It’s that time of year again. Yippee! And get your wallets out. Scrooges are no longer tolerated at Christmas, although once upon a time people were so fed up with the annual Christmas shakedown that in 1419 London biggies ruled that Christmas solicitations were banned. Servants, apprentices, tradesmen and churchmen had all become professional supplicants, and were not best pleased by the ukase. But as someone once said, it is better to give than to receive, so there. We now give to doormen, barbers, hairdressers, garage attendants, lift operators, building supers, postmen and rich tiny children with hands outstretched. You name it, they expect it. And let us not forget professional beggars outside expensive stores. One of them once threw the dollar I had given him back in my face. I pocketed it and thanked him, and he called me a fucking cheapskate. What the hell, I’ve been called worse names.
There is no more Christmassy city than New York, and no more Christmassy village than Gstaad, where I’m spending the holiest of days. The fact that there are millions of people on the make in New York and thousands in Gstaad is immaterial. Christmas puts everyone in a good mood, except for bearded types in sandy places. I think that having been sent away to boarding school at a very young age has a lot to do with the warm and pleasant feeling of anticipation that hits me when Christmas time comes around. It meant getting away from rules and regulations and boundaries and seeing up close what awaited me once I was free. (Old Dad had girlfriends galore and some very spirited friends with girlfriends.)
Even movies about Christmas are wonderful. Is there a better one than the delightful Christmas in Connecticut, shot of course in sweaty Los Angeles, starring the divine Barbara Stanwyck? There is a baby involved, a handsome naval officer, a powerful publisher (Sydney Greenstreet) and a beautiful wooden Connecticut farmhouse covered in snow. It begins in New York City. Everyone is hectic, trying to finish off before the holiday begins. The action moves to one of the most beautiful states in the union — except that it votes Democrat — and total confusion breaks out. It’s my favourite film about Christmas — that and Miracle on 34th Street.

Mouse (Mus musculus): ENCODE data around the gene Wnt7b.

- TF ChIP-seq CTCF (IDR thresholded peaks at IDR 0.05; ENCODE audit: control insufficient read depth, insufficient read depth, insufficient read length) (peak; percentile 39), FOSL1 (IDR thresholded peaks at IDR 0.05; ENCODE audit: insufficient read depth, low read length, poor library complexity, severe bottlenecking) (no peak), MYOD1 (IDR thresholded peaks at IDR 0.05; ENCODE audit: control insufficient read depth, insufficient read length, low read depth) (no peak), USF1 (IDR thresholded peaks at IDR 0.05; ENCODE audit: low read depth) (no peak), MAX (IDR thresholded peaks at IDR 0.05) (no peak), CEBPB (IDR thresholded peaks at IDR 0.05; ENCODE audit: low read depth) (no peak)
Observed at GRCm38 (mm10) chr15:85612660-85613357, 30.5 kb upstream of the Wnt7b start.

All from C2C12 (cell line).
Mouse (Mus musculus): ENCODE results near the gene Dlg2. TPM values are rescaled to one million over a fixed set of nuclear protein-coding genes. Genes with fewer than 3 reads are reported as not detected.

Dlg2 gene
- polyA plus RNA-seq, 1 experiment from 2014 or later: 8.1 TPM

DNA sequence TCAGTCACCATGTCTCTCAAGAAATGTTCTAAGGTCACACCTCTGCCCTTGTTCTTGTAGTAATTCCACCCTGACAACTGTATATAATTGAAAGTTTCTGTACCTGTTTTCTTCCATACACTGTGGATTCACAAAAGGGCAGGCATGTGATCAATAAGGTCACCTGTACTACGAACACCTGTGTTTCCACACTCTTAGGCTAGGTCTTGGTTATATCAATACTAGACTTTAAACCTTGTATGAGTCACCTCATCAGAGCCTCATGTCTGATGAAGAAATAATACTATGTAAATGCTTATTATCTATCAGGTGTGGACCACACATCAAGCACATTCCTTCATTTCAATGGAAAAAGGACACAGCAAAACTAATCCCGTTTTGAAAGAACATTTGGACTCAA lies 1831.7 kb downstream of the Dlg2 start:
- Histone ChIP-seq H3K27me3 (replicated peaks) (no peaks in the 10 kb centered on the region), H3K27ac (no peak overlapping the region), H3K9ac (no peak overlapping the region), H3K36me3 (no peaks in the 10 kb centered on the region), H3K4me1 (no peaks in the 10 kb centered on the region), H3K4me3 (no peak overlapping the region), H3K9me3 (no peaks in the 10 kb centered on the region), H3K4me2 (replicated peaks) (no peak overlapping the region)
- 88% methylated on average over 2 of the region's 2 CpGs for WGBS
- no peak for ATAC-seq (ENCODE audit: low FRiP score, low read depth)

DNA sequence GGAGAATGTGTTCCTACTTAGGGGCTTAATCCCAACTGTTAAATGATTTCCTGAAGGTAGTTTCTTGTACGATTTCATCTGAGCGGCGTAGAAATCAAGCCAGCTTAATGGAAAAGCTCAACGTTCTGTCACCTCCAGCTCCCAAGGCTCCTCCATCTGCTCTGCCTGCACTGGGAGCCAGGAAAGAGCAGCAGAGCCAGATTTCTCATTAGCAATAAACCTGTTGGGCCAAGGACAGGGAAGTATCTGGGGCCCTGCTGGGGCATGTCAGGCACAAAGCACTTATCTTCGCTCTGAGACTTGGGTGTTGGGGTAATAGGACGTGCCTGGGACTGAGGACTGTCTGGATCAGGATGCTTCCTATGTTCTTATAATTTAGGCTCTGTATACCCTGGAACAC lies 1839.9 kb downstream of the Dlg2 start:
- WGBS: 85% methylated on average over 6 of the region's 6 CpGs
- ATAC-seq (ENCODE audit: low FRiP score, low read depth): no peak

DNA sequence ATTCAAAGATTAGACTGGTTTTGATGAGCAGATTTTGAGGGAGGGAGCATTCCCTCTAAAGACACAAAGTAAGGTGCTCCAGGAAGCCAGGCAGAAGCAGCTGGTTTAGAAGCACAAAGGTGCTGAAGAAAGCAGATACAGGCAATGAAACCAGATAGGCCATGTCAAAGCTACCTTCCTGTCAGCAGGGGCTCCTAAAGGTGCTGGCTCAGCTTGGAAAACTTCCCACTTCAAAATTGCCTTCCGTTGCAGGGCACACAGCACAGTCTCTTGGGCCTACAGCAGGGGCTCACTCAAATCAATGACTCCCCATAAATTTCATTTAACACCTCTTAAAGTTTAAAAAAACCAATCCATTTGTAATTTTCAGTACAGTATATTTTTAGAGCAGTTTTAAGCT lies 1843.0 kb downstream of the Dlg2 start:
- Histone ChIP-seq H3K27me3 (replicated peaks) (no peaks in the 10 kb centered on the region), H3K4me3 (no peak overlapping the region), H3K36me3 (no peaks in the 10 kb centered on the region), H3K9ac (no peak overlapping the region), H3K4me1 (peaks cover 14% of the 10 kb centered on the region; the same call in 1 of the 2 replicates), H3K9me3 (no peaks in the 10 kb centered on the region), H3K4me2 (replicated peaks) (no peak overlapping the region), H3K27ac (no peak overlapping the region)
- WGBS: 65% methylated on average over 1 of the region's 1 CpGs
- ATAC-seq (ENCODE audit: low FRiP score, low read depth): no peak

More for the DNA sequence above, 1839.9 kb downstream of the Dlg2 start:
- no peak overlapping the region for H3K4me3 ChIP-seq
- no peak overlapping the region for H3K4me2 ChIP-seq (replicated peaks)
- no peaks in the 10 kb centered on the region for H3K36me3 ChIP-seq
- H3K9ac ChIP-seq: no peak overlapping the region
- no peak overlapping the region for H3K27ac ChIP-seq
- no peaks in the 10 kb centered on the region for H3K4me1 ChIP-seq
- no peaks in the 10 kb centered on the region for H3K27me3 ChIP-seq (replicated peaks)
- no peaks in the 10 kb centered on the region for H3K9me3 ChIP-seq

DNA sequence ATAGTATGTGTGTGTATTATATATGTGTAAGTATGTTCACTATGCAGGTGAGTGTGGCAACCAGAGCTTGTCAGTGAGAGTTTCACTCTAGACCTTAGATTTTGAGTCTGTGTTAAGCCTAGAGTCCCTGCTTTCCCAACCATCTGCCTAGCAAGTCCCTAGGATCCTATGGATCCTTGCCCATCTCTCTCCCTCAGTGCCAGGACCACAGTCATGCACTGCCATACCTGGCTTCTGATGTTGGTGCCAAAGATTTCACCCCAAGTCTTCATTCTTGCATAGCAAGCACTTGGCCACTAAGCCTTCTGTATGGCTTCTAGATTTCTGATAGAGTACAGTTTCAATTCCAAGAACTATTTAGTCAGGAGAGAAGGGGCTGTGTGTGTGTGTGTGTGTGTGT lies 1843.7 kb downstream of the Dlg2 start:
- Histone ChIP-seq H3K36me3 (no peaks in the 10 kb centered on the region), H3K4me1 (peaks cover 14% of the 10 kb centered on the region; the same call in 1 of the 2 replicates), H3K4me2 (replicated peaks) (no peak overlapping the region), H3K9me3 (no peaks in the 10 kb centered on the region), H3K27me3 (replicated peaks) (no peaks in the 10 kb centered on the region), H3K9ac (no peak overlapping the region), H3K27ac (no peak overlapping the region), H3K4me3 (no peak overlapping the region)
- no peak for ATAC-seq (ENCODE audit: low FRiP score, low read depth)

The old cliché is that Christmas is for small children, but I don’t agree. I get more excited about Christmas than my children. Mind you, they are grown up (although I only allow pictures of them around the house taken when they were tiny). When the children were very young, Christmas gave me the opportunity to get drunk in front of them, because their Kaiser mother was always whispering in my ear that children who witness drunk parents end up being drunks themselves. An old wives’ tale if ever I heard one. Presents, of course, also help. For my first ten Christmases there were hardly any because we were at war and then occupied by the German army. During the civil war that ensued, old Dad managed to bring me a beautiful watch, crossing the communist lines to deliver it. I don’t know how many fathers would have done that. Those commies were really bad — mean and bloodthirsty as hell. Never mind, 28 years after his death I think of him a lot, especially at Christmas.
An old Greek custom was to give cakes and other goodies to the cops who, in their shiny silver helmets, used to direct traffic while perched in circular posts. This was before traffic lights arrived in the birthplace of selective democracy. Actually, the only ones who really deserve to get monetary presents are cops. People act funny at Christmas: men beat up their wives, children get high and drive too fast, muggers are out in force looking for victims. The only ones who have to remain sober and vigilant are cops, doctors on duty and ambulance drivers. Although we forget about them, they’re the real heroes. Try telling that to community leaders around the Bronx and Harlem in New York, or down the East End of London.
The Gstaad fuzz are the smartest. They don’t work on Christmas Eve or Day. In fact, I’ve never seen one of them working except when they discovered, Sherlock Holmes-like, that it was yours truly who had hit a tree and left a tiny scar on its bark on Christmas Eve 15 years ago. (You all know the story. Two cops barged into my chalet at 6 a.m., one of them a female. She asked me to follow her to the police station and I asked to go to my bedroom for a second. She followed and I asked her to remove her uniform but keep the gunbelt and boots on and get into bed. She arrested me and I was tried and convicted and heavily fined. Now she’s no longer a cop and is very friendly in town, but I keep my distance.)
So here we are, 40 years on from my first column. The only argument I ever had with a Spectator colleague was four decades ago at Christmas. He said something rude about an African statesman, P.K. van der Byl, the Rhodesian foreign minister and a great man, and I took exception. Today, with thousands dead and the greatest country in Africa plundered and ruined, P.K. looks like a giant, just as I always thought he was.
I wish a very, very happy Christmasto all Spectator readers the world over and to those who produce it every week.
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